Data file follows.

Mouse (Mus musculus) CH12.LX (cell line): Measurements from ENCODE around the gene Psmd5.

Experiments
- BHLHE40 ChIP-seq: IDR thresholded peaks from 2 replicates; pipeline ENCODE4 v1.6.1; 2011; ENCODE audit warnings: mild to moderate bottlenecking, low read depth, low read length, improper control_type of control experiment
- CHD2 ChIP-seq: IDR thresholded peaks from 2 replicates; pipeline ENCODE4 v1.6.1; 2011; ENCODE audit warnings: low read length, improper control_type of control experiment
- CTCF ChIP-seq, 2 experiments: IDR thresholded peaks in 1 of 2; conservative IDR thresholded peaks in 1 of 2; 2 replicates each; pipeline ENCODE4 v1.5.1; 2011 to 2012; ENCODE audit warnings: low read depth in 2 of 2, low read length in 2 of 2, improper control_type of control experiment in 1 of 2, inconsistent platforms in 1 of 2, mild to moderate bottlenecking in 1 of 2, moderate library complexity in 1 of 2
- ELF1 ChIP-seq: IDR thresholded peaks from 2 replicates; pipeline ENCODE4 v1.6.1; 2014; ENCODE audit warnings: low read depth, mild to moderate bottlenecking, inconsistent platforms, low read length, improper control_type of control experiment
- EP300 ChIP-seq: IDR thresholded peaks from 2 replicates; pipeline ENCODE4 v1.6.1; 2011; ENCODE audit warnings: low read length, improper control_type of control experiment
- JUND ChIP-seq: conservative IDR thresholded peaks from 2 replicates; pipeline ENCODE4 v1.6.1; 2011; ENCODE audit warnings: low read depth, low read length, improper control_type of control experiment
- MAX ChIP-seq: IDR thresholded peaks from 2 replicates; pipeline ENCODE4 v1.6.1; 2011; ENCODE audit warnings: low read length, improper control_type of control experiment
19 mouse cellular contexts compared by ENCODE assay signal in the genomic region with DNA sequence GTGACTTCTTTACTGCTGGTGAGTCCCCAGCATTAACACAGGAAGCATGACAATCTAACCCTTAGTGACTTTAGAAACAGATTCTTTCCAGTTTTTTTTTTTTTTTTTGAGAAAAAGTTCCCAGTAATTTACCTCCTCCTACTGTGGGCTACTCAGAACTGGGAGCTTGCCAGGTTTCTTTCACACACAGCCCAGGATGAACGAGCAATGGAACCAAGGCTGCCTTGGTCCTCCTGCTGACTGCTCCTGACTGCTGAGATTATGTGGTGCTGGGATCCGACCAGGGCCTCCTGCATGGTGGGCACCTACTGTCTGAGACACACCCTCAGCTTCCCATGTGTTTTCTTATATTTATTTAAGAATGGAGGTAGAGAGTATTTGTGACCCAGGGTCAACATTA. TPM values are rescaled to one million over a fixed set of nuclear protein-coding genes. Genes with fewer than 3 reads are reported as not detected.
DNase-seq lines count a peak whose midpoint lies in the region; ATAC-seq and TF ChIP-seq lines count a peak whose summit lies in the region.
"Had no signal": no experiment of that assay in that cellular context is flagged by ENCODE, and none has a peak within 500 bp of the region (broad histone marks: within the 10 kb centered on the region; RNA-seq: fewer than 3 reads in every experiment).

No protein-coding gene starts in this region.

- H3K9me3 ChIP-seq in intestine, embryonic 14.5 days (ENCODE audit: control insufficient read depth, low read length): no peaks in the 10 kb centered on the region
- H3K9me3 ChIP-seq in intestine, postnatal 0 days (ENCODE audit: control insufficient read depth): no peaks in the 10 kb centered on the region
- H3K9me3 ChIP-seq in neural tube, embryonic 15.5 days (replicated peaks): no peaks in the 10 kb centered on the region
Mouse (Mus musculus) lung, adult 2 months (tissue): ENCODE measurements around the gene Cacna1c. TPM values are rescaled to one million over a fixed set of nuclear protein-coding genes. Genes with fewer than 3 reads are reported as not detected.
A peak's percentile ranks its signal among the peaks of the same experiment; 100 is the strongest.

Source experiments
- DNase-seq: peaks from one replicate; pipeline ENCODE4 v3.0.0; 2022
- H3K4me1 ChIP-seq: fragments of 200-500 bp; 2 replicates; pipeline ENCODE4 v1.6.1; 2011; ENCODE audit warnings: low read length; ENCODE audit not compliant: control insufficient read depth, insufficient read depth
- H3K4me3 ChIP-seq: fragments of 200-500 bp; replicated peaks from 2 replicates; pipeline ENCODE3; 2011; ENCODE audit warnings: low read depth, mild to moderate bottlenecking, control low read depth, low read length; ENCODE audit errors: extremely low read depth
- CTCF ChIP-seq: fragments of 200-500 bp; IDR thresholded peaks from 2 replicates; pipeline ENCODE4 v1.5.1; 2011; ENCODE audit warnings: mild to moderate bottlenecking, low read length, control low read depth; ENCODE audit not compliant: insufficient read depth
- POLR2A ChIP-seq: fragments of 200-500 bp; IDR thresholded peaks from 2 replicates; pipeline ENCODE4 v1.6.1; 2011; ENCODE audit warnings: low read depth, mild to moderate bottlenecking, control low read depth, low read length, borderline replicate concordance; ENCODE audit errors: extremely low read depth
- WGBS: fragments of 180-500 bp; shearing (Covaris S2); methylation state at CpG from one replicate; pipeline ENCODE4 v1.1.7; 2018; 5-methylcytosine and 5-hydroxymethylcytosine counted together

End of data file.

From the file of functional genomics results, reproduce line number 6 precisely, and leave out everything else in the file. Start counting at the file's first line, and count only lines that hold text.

- ELF1 ChIP-seq: IDR thresholded peaks from 2 replicates; pipeline ENCODE4 v1.6.1; 2014; ENCODE audit warnings: low read depth, mild to moderate bottlenecking, inconsistent platforms, low read length, improper control_type of control experiment